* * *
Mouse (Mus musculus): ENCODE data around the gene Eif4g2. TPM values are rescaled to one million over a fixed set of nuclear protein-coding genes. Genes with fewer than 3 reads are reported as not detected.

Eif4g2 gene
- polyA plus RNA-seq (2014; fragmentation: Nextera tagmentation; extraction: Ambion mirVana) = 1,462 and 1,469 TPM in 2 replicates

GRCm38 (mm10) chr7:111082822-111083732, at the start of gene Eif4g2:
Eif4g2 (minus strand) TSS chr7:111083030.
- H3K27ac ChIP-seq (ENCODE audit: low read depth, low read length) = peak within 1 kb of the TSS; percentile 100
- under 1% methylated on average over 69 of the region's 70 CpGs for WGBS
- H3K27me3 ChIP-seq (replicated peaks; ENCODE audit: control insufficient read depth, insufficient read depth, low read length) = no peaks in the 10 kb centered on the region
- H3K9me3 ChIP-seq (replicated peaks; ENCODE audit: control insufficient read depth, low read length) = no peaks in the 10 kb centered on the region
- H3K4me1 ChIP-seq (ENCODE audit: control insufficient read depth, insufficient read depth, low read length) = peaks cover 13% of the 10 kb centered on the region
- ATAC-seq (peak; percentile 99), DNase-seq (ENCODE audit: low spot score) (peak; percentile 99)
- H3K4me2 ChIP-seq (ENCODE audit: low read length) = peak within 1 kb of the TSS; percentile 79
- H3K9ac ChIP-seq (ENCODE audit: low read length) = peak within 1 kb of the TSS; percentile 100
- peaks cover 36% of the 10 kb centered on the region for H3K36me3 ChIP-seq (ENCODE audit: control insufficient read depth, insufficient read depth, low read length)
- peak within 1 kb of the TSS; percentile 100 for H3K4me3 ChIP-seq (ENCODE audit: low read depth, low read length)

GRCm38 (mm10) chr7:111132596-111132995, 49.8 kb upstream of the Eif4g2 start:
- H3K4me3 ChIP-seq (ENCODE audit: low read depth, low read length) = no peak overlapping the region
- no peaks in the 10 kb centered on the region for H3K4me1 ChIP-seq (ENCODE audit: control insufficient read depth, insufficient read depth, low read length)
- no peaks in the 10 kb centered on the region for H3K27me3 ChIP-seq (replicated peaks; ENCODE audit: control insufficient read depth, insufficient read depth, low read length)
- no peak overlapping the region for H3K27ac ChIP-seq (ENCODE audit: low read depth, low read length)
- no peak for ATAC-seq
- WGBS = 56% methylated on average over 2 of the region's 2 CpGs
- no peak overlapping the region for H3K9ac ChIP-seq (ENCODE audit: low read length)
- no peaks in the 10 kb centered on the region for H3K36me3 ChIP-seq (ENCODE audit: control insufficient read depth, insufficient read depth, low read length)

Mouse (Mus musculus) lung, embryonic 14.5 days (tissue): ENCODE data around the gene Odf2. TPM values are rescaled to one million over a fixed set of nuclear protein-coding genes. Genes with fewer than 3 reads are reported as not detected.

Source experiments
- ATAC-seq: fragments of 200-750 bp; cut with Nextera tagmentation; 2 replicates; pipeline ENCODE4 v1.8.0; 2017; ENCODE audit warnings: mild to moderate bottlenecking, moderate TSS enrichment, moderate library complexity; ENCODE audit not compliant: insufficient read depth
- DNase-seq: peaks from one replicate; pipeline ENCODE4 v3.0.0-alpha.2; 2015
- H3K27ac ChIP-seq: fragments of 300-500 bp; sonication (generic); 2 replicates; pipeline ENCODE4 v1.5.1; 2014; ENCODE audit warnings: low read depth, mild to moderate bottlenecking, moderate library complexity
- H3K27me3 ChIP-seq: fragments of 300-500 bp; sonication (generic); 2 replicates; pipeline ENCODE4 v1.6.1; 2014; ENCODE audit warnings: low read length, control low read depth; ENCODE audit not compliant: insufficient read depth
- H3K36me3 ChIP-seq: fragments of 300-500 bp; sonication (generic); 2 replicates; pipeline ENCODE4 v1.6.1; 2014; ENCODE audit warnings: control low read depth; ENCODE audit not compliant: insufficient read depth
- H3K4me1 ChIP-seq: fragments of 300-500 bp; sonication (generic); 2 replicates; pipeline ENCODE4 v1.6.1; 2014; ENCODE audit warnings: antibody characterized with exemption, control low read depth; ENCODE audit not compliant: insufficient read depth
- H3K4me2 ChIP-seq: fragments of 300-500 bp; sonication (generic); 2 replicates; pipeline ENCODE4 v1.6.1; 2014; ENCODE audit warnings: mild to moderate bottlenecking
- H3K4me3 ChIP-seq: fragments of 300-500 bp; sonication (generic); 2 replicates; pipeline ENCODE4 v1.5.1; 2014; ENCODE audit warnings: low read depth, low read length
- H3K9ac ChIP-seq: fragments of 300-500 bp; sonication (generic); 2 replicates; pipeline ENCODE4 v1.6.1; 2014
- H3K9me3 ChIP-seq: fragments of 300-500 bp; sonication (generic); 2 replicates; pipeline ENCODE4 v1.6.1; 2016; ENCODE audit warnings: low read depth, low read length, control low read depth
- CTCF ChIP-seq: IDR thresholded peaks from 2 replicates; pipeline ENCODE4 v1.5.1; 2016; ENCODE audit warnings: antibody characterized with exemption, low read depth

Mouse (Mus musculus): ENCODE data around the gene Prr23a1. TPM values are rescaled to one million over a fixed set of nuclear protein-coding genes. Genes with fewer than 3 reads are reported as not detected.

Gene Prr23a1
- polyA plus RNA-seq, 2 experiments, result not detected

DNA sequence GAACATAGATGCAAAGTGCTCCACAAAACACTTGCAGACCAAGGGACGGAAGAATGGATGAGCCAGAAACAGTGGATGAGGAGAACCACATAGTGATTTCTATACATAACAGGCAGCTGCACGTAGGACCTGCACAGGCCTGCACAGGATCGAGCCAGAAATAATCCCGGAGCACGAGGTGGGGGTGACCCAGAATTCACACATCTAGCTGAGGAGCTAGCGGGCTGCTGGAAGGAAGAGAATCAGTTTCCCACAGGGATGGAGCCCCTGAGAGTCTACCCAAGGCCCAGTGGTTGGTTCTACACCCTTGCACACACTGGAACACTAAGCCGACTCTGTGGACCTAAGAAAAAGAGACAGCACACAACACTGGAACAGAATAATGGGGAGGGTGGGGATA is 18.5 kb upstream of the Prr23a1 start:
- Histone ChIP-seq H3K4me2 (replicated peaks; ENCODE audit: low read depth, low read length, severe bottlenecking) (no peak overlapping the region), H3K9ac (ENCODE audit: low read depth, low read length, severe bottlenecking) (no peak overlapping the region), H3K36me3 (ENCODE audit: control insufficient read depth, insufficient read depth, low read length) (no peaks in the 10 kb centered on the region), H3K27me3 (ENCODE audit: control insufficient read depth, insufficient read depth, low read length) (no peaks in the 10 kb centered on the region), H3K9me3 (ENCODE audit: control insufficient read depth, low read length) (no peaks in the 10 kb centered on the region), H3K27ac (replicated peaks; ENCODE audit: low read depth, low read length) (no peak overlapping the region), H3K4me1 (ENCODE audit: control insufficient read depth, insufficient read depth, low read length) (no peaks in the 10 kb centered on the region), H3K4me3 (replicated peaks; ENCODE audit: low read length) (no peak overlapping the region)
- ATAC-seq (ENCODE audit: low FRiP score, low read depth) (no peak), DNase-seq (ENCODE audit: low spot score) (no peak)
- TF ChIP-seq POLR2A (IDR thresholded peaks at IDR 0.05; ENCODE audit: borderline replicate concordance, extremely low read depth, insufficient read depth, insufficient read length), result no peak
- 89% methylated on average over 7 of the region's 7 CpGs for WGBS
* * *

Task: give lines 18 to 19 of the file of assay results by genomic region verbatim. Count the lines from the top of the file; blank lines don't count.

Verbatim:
- no peaks in the 10 kb centered on the region for H3K4me1 ChIP-seq (ENCODE audit: control insufficient read depth, insufficient read depth, low read length)
- no peaks in the 10 kb centered on the region for H3K27me3 ChIP-seq (replicated peaks; ENCODE audit: control insufficient read depth, insufficient read depth, low read length)